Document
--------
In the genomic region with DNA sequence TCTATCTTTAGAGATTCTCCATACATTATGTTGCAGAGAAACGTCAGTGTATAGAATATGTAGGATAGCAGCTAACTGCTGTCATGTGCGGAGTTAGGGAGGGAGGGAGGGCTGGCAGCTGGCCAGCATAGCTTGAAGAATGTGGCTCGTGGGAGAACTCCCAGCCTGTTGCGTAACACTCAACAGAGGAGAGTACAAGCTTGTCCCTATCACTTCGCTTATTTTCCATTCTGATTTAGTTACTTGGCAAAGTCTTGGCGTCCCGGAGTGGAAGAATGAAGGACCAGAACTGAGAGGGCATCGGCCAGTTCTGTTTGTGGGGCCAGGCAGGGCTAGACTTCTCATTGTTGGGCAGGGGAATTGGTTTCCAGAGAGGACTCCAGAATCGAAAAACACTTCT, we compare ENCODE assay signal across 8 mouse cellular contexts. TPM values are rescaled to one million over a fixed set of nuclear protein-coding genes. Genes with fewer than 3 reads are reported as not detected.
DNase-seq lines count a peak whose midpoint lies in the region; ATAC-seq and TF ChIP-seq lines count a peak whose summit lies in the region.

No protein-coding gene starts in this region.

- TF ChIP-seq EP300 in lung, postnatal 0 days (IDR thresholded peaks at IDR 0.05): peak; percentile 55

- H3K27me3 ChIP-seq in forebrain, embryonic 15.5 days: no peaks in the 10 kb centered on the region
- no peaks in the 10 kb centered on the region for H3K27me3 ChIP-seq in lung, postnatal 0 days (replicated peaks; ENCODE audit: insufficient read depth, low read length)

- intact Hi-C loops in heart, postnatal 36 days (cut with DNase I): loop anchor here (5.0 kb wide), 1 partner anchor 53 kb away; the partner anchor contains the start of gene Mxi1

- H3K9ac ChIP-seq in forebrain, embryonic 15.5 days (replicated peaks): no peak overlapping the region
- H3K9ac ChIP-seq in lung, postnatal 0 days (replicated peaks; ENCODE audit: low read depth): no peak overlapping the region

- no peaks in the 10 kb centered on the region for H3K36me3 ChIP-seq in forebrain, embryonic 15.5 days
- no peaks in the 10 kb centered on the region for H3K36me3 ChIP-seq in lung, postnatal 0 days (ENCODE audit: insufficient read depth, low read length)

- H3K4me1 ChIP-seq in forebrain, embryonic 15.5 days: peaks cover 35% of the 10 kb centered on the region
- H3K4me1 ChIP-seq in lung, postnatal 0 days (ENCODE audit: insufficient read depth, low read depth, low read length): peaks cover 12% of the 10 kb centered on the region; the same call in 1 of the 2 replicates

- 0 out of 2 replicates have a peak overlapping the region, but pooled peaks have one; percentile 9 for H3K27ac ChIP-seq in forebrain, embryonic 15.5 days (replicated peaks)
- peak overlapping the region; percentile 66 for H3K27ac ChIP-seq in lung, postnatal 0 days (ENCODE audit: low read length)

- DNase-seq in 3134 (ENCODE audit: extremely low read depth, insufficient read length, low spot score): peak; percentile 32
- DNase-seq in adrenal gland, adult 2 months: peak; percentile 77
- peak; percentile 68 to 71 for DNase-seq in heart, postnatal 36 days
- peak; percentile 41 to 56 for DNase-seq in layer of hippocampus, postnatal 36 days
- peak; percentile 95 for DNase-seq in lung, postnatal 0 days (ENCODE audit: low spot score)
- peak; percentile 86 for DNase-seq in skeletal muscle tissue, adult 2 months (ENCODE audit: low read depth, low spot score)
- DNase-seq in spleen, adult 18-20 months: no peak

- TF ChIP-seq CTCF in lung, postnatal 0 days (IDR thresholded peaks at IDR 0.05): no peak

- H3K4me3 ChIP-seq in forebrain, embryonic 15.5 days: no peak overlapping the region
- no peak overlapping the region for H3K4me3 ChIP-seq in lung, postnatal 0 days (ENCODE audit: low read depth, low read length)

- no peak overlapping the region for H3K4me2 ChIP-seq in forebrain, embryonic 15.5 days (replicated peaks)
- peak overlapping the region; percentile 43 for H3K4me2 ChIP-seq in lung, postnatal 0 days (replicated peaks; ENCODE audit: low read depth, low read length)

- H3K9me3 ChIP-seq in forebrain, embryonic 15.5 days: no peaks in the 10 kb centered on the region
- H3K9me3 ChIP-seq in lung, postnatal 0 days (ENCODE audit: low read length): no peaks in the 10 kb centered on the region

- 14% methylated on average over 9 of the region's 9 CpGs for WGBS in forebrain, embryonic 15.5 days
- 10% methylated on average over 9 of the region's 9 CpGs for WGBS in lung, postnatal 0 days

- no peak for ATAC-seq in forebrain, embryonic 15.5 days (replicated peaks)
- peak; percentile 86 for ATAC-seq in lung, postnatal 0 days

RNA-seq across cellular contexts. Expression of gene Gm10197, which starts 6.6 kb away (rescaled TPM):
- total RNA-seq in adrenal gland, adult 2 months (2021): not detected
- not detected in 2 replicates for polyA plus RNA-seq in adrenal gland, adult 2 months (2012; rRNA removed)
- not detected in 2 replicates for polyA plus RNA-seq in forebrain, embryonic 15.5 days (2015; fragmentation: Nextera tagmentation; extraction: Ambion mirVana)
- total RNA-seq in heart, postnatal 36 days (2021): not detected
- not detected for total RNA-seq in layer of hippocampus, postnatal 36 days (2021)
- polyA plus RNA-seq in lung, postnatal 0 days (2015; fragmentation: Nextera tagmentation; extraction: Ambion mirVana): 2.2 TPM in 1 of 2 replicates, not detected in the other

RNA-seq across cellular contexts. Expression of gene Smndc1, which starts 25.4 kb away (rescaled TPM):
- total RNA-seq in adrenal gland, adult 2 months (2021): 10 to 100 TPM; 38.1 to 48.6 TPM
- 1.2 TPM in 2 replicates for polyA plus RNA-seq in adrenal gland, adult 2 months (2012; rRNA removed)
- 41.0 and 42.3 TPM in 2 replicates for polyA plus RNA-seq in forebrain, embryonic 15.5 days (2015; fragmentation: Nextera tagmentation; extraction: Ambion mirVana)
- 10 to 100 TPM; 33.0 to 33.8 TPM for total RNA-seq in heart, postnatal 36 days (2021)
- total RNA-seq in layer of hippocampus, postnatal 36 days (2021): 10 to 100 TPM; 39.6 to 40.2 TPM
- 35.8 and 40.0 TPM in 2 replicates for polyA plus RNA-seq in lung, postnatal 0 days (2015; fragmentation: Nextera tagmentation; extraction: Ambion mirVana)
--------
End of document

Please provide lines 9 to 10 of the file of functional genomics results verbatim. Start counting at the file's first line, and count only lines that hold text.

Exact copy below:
- H3K9ac ChIP-seq in lung, postnatal 0 days (replicated peaks; ENCODE audit: low read depth): no peak overlapping the region

- no peaks in the 10 kb centered on the region for H3K36me3 ChIP-seq in forebrain, embryonic 15.5 days